Grant tells the story of Black musician Daryl Davis. In 1983, he started talking to Ku Klux Klan members to convince them to change their minds about race. Since then, he has persuaded many of the KKK members he has talked to rethink their beliefs and leave. Crazy enough, one of these former KKK members even asked Davis to be a godfather to his daughter.
As Davis’s story illustrates, one of the best ways to change people’s prejudiced beliefs is to show them how arbitrary the beliefs are. When Davis talked to the Klan members, he realized many only had white supremacist beliefs because their family did.
So he encouraged them to think about the roots of why they believed what they did, and this lets them see just how flawed the beliefs were. From there, they began to question racism and, in the end, often changed their minds about it.
Grant also saw this phenomenon when he studied animosity between Yankees and Red Sox fans. Both sides typically believed the other group to be arrogant, aggressive, and unpleasant.
In an experiment, Grant told the baseball fans to write an essay about how random some of the reasons they hated the other side were. He also had them think that if they were born into a different family, they probably would like whatever team they supported. After writing the essays, fans on both sides realised that their prejudices were actually wrong and even silly.
So, if you want someone to change their mind, don’t just tell them they’re wrong and why. One of the best ways to make someone rethink their beliefs is to show them that the only reason they have those beliefs is because of chance.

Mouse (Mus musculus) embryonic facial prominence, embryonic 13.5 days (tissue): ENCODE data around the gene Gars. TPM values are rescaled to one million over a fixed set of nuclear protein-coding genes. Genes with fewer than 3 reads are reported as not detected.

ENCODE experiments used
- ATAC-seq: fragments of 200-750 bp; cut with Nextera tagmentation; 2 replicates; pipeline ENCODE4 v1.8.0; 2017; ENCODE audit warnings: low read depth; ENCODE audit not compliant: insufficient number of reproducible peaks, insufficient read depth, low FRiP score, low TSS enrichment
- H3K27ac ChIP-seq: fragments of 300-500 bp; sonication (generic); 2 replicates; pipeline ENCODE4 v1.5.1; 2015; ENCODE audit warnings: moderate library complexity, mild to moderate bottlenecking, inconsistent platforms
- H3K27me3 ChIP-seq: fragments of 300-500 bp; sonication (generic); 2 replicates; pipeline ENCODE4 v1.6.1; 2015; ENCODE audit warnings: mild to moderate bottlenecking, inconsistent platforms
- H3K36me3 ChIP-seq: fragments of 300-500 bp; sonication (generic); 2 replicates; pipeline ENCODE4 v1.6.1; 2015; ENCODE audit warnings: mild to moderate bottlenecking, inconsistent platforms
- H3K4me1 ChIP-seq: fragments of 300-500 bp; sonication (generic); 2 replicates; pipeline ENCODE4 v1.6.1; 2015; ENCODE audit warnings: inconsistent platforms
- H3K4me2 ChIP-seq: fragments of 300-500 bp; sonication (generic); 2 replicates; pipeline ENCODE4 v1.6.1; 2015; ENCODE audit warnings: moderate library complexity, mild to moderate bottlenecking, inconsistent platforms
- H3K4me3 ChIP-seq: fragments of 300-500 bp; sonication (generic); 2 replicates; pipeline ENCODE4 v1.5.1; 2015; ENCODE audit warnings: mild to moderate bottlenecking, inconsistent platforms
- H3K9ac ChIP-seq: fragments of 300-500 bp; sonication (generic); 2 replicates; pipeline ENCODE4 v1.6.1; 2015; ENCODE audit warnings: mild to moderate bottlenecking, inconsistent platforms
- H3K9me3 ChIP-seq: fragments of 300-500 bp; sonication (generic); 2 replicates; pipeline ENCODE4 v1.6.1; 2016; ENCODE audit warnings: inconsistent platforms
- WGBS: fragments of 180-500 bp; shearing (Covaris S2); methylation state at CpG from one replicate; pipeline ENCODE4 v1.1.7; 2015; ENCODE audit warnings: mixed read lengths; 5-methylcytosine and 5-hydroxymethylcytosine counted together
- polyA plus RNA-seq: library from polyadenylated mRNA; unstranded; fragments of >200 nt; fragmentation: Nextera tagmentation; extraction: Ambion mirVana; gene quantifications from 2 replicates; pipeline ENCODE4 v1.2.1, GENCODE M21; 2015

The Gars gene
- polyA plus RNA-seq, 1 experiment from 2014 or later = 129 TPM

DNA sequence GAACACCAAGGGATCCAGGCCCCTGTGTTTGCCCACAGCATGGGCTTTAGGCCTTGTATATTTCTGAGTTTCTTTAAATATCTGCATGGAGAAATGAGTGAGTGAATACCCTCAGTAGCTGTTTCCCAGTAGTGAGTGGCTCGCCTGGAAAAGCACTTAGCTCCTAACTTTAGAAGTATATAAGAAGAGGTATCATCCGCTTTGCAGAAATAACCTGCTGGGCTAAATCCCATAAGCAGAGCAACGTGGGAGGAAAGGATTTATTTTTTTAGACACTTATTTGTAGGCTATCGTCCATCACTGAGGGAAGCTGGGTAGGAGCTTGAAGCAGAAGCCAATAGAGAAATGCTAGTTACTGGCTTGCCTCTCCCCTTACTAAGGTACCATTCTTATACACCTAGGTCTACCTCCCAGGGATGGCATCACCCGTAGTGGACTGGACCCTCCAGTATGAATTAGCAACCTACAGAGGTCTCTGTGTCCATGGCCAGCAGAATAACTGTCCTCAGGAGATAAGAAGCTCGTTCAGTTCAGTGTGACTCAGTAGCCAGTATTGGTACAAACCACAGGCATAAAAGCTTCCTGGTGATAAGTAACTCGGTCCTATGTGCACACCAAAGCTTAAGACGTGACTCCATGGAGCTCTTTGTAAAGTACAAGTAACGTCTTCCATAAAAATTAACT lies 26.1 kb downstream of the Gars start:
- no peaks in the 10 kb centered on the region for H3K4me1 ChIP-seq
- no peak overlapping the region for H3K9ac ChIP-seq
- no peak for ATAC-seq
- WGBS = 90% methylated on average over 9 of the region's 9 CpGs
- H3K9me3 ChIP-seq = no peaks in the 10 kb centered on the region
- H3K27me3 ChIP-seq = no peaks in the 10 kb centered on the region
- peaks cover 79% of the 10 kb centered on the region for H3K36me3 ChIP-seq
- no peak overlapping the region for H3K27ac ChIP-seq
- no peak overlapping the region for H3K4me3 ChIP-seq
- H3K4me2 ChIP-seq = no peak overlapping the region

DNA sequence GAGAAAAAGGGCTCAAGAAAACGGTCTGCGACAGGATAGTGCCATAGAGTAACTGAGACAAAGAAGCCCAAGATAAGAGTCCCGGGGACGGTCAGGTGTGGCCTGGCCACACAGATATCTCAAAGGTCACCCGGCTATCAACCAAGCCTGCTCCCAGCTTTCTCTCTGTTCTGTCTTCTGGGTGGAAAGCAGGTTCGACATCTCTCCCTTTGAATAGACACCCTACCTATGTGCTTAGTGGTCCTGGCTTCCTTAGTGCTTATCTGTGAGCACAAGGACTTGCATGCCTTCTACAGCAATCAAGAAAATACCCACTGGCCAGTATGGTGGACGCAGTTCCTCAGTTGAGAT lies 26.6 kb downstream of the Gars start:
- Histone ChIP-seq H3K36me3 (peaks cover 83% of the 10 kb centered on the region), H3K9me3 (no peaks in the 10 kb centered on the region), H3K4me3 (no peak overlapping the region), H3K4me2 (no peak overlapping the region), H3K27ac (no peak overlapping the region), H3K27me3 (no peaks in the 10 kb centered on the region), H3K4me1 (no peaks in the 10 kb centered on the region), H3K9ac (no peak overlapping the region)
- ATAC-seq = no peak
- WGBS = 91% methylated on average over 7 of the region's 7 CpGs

Lesson 3: If you want to convince people of your perspective, ask them the right questions.
Another solid way to get people to rethink their beliefs is to interview them with the right questions. Grant tells the story of a young mother who was an anti-vaxxer or someone who didn’t want her baby to get the measles vaccine.
The maternity ward staff brought in Dr Arnaud Gagneur, who they knew could help. He used what is known as motivational interviewing and an effective persuasion technique that helps people find their own reasons to rethink something rather than just giving them your reasons why they should change their mind.
This type of interview begins with honest curiosity to understand where the beliefs come from. Gagneur started by asking the woman open-ended questions about why she felt the way she did about this vaccine. Gagneur then began to ask about how she felt about the consequences of not vaccinating her child.
A motivational interviewer doesn’t simply try to persuade someone with many facts; they listen instead. So Gagneur acknowledged her fears in a technique known as reflective listening. When he was finished, he emphasized that it was her choice.
Sometimes, people don’t change their minds because they want to have their own freedom than actually disagreeing, so it’s so important to give someone the freedom to make their own decision. After the interview, she decided on her own to vaccinate her baby, with no persuasion needed.
Think Again Review
I love Think Again! This is the kind of book that would do a lot of good if everybody in the world read it. I also like that it will make anyone who reads it and applies what it teaches smarter, more humble, and more likable as well!
Who would I recommend Think Again summary to?
The 61-year-old who always gets into political debates and can never be wrong, the 21-year-old that wants to learn how they can start their adult life off on the right foot, and anyone who is tired of a world that’s constantly fighting.